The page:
“We don’t want to fall out with Jersey,” Mr Camus added. “Since the beginning, everything had been going so well with the Government of Jersey. It was all really smooth, we had really cordial discussions. I only just recently bought a diving licence from them. 

“I would love so much to be able to continue. There’s nothing we can do at the moment, we are stuck on all fronts. I don’t want to remain docked, I want to be able to fish. We would love to go back at sea, we need to access Jersey waters.

“We want to go back to the relationship we had before and resume our lives as fishermen. Fishermen will be penalised on both sides. We just want to go back at sea with our colleagues, we are all suffering from this.”

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Posted by Guy de Faye on
This report underlines the folly of letting the UK overturn long standing understandings of Jersey's autonomy, allowing UK officials to handle fishing negotiations for Jersey with a poor comprehension of local circumstances.

Julien Camus is one of a small group of French fishermen that Jersey might be prepared to encourage in the future.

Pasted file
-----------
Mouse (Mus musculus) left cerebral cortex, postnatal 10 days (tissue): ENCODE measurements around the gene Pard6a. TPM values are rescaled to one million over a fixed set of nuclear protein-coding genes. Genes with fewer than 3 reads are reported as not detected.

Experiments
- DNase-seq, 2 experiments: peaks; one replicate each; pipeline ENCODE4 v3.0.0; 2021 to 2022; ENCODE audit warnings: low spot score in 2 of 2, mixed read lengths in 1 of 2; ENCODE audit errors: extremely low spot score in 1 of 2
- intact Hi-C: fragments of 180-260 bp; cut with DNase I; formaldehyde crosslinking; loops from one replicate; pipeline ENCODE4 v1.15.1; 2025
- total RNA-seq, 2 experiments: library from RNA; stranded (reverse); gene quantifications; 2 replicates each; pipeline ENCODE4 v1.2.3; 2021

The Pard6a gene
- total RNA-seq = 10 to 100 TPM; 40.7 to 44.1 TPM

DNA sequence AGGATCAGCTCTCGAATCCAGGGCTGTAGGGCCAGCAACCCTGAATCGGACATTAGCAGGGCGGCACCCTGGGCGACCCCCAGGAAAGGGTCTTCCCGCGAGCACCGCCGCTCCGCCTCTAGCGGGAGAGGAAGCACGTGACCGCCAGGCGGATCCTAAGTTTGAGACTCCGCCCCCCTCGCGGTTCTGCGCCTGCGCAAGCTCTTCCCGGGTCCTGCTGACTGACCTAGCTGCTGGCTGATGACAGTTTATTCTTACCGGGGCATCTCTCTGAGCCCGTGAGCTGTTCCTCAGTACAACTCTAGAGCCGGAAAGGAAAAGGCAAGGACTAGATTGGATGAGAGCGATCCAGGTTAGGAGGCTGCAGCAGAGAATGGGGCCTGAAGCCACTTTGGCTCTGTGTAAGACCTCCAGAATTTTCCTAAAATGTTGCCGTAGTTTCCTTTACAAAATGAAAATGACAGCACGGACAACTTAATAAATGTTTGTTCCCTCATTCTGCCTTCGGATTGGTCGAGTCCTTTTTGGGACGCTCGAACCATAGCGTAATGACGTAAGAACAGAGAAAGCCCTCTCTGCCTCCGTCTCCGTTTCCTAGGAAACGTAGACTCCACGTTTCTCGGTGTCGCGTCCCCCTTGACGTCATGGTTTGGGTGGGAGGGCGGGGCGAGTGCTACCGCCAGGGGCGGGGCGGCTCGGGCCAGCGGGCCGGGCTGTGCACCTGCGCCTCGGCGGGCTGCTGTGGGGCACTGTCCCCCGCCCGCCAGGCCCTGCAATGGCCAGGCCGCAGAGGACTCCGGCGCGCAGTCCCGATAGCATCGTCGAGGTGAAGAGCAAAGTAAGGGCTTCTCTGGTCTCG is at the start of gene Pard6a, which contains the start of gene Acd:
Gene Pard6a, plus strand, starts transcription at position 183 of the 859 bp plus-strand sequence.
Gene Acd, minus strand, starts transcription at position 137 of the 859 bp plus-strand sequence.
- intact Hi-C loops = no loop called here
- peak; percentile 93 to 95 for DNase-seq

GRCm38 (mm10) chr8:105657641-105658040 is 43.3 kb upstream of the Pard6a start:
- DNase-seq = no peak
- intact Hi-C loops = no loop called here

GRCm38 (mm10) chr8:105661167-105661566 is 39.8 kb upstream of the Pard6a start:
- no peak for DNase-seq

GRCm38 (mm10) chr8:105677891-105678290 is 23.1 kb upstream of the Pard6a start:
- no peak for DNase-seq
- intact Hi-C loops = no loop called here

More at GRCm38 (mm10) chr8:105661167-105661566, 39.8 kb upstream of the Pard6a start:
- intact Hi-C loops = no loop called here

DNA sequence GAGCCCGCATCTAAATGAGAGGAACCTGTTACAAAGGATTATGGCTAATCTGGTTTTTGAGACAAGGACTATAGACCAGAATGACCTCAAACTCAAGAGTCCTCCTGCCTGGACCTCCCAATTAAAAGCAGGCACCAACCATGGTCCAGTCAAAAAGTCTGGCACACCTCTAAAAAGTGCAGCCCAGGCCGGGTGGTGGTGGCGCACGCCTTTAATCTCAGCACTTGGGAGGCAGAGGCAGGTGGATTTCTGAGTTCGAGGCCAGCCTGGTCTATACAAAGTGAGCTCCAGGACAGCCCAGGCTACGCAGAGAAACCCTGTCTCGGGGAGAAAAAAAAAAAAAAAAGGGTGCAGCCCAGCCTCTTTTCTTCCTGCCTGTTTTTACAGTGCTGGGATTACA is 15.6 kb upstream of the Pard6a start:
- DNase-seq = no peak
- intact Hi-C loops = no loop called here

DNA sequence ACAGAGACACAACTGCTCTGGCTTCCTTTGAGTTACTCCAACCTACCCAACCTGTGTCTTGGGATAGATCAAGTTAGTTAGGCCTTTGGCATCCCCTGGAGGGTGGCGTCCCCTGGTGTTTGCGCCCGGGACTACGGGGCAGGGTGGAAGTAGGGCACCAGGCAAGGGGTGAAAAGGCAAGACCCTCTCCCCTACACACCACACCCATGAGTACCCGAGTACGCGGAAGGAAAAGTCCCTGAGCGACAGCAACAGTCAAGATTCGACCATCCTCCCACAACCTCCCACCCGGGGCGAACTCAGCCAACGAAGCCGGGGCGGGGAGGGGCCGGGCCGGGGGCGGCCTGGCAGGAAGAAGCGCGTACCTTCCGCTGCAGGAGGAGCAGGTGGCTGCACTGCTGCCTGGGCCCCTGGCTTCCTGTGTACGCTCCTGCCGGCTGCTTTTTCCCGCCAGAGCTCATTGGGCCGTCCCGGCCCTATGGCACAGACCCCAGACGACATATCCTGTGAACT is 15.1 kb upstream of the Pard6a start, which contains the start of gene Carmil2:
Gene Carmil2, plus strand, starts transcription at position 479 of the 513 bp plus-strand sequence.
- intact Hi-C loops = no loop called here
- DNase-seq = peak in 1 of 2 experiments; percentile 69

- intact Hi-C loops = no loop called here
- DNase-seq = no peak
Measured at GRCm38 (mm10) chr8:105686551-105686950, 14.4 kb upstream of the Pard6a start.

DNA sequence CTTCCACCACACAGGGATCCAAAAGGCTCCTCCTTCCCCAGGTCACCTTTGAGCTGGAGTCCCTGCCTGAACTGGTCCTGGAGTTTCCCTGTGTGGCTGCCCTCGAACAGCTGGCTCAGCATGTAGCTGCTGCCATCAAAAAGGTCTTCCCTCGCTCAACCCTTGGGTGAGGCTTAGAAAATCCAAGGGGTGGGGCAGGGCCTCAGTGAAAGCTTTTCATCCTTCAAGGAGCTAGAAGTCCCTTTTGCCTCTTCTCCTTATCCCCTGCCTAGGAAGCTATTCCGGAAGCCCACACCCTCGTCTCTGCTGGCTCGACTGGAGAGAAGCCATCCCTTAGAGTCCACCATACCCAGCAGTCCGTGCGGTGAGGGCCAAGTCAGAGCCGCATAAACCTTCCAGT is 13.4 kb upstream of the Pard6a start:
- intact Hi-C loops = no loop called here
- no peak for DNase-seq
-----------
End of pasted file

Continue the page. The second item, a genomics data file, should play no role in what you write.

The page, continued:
Based in St Malo, he operates from a Bay of Granville port and not from further afield.
Diving for scallops is environmentally friendly, as opposed to dredging.
Clearly M. Camus should have anticipated Withdrawal Agreement changes prior to setting up his business, but that process itself raises the question of whether the transfer of Jersey fishing licences should go with the vessel or the vessel owner, together with any stipulations on the port of operation.

It is damaging bottom trawling that should be banned in Jersey's fishing grounds as a first step, not diving.

The Environment Minister has advised the States Assembly that licences granted to French boats cannot be withdrawn, irrespective of any retaliatory measures.
However, one year in, it is not clear whether existing licences are permanently unrestricted and what measures may be introduced from next year to protect Jersey's fishing stocks.and marine ecology for the future.

It really is time for the Government of Jersey to raise its game, especially in respect of a traditional Jersey industry. The threats from France will not be going away any time soon.